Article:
One of the movies from 2010 that had been touted as a strong Oscar contender is David Fincher’s latest film called “THE SOCIAL NETWORK”. Based upon Ben Mezrich’s 2009 book about the founding of FacebookThe Accidental Billionaires: The Founding of Facebook, A Tale of Sex, Money, Genius, and Betrayal” – the movie starred Jesse Eisenberg and Andrew Garfield as two of Facebook’s co-founders, Mark Zuckerberg and Eduardo Saverin.

”THE SOCIAL NETWORK” began in 2003, when Harvard University student, Mark Zuckerberg, came up with the idea to create a website to rate the attractiveness of female Harvard undergraduates, after his girlfriend Erica Albright broke up with him. After downloading photos and names of female students from the various databases of resident halls, Zuckerberg created a website called ”FaceMash” where male students can choose which of two girls presented at a time is more attractive. Zuckerberg’s actions became the catalyst for the creation of ”Facebook”, when his ”FaceMash” site attracted the attention of twin brothers Cameron Winklevoss and Tyler Winklevoss and their friend and partner, Divya Narendra, who hire him as their programmer for their site, ”Harvard Connection”. Instead, Zuckerberg asked his friend Eduardo Saverin to finance a new site he planned to create called ”Thefacebook”, the predecessor to ”Facebook”. Zuckerberg’s new site also attracted the attention of entrepreneur and co-founder of ”Napster”, Sean Parker, of whom Saverin developed a dislike. The website also led to the formation of a new corporation, the end of Zuckerberg and Saverin’s friendship and several lawsuits filed against him.

From a technical point of view, ”THE SOCIAL NETWORK” is an excellent movie. Director David Fincher did an excellent job of making the best of Aaron Sorkin’s screenplay. And the latter portrayed the creation of Facebook and the conflicts of all those involved with a witty and complex story. When I had first saw the trailer for ”THE SOCIAL NETWORK”, I suspected that the movie would portray Zuckerberg as this one-dimensional, arrogant and cold-blooded nerd with an inability to communicate with anyone. Superficially, actor Jesse Eisenberg portrayed the entrepreneur in that matter. But thanks to Fincher’s direction, Sorkin’s script and Eisenberg’s performance, Zuckerberg is portrayed with greater complexity. And I can say the same about the other characters. My only complaint about the movie is that I found the revelation that the scenes depicting the creation of ”Facebook” were flashbacks handled in a very awkward manner.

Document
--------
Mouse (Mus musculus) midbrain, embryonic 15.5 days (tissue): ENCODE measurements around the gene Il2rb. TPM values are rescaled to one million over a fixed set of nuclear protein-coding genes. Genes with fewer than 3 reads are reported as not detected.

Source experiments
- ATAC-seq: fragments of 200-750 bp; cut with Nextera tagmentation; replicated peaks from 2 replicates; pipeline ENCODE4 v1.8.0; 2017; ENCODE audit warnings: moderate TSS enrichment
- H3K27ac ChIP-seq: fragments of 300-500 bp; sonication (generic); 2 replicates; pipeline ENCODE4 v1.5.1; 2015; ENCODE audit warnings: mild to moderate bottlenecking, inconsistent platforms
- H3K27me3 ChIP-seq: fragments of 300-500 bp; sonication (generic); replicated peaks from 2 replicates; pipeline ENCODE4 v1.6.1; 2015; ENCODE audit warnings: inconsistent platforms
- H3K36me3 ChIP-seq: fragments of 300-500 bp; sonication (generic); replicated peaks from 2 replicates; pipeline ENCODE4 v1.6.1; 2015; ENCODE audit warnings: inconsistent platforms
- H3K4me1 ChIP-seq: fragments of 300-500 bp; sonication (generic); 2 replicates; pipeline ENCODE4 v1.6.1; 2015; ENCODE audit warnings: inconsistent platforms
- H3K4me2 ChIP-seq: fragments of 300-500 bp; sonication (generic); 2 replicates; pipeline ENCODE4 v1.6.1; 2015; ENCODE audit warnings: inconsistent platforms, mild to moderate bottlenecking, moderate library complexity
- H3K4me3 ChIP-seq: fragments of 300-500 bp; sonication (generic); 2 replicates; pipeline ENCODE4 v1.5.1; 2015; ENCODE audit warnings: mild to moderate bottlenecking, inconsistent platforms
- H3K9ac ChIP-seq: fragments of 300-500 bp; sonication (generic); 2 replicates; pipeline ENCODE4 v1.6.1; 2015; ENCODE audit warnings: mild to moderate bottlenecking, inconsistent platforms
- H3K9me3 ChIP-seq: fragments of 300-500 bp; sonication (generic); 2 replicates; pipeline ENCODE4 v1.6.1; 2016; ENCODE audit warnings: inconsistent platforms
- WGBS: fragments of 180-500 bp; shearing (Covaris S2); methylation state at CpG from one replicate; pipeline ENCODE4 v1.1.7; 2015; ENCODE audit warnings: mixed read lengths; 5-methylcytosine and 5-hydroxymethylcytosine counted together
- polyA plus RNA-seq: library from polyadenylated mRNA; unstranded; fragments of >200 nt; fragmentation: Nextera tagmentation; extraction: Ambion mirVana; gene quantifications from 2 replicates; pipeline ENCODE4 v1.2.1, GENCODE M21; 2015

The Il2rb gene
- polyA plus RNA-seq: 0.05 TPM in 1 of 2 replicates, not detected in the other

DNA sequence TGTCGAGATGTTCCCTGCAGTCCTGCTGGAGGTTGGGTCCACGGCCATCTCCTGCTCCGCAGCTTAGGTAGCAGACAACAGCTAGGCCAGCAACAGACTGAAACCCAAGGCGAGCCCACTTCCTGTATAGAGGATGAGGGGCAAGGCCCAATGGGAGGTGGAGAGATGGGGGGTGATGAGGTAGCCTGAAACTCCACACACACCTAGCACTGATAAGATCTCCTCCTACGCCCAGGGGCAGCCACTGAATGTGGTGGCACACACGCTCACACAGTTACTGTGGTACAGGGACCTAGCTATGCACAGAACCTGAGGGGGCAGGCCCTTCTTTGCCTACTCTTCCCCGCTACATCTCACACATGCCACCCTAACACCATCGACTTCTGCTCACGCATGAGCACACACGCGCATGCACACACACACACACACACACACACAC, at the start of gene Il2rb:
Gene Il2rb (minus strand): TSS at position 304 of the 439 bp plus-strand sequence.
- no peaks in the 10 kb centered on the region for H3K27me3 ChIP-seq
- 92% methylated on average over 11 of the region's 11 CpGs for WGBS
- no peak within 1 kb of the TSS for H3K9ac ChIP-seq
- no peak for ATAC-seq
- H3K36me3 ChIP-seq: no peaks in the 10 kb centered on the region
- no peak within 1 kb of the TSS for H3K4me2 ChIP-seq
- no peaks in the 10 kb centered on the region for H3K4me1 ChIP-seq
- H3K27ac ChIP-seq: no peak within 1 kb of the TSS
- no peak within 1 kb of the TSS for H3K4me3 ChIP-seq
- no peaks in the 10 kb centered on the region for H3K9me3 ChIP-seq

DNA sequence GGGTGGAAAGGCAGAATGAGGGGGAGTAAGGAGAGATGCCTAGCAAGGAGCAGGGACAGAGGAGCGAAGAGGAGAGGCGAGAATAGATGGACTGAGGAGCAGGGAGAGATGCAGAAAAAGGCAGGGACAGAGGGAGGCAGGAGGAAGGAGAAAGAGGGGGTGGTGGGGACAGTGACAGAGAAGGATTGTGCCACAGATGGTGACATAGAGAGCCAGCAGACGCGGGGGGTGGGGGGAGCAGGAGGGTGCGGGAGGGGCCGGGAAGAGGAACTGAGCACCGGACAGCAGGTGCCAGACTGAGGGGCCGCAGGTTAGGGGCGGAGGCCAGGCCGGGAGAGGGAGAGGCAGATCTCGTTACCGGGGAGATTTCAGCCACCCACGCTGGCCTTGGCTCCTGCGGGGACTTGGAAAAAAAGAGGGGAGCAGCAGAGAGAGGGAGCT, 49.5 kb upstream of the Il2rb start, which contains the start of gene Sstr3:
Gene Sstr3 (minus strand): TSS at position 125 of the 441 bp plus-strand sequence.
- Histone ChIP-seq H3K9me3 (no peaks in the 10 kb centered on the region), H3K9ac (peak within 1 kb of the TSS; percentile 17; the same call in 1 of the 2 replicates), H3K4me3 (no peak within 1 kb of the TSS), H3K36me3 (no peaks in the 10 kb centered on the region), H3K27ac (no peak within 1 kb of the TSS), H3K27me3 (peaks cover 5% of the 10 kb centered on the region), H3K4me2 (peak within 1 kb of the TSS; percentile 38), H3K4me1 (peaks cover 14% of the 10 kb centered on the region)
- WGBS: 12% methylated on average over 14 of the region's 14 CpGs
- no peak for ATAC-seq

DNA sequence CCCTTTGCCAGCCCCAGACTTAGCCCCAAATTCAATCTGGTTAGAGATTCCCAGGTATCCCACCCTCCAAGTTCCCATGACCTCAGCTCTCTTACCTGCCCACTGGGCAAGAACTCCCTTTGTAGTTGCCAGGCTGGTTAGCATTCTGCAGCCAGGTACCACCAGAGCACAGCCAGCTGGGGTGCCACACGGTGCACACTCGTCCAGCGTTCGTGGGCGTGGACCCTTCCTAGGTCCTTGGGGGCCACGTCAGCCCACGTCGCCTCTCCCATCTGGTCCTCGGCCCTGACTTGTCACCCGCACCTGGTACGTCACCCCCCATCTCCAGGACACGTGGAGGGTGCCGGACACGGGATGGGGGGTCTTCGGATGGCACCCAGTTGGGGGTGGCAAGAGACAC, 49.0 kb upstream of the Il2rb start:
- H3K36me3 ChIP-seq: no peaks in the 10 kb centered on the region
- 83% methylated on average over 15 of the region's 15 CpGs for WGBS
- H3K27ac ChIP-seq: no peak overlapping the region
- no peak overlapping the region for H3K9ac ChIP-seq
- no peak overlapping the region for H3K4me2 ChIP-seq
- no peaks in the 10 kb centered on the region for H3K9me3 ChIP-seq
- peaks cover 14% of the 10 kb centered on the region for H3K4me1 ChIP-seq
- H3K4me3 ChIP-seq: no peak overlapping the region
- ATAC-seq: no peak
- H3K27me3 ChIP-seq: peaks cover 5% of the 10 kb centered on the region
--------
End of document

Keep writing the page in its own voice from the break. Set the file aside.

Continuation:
Aside from Eisenberg’s excellent performance, I was also impressed by Andrew Garfield’s portrayal of ”Facebook” co-founder Eduardo Saverin. Like Eisenberg, he gave a complex portrayal of his character without losing any sympathy. Armie Hammer must have had a ball portraying the Winklevoss twins. Rooney Mara was very effective as Erica Albright, the ”girl who got away” and whose rejection of Zuckerberg set in motion the creation of ”Facebook”. But I was truly impressed by Justin Timberlake’s portrayal of ”Facebook consultant and entrepreneur Sean Parker. I had no idea that the singer had the acting chops to portray such an energetic and complex role. Also, it was interesting to see Joseph Mazello (of ”JURASSIC PARK” and the recent HBO miniseries, ”THE PACIFIC”) portraying another ”Facebook” co-founder, Dustin Moskovitz. However, he does not seem to physically resemble the actual person.

From a technical point of view, it is easy to see why ”THE SOCIAL NETWORK” has become a front runner for the Academy Awards. It is basically a well made movie with very little flaws. However, it has failed to become a favorite of mine. Why? Quite simply, it left me feeling cold. It failed to move me. I found the events of the creation of ”Facebook” and the law suits that followed fascinating . . . but cold. I suspect my lack of emotions over the film has a lot to do with Fincher’s chilly direction and my inability to really care for any of the characters. I like complex characters in fictional or biographical stories a lot. But I found the characters in ”THE SOCIAL NETWORK” simply too chilly and self-involved for my tastes. And Fincher’s direction and Sorkin’s script failed to make me care about them or their situation. However, I do believe that this is an excellent movie. And it deserved the Best Picture Oscar more than “THE KING’S SPEECH” did.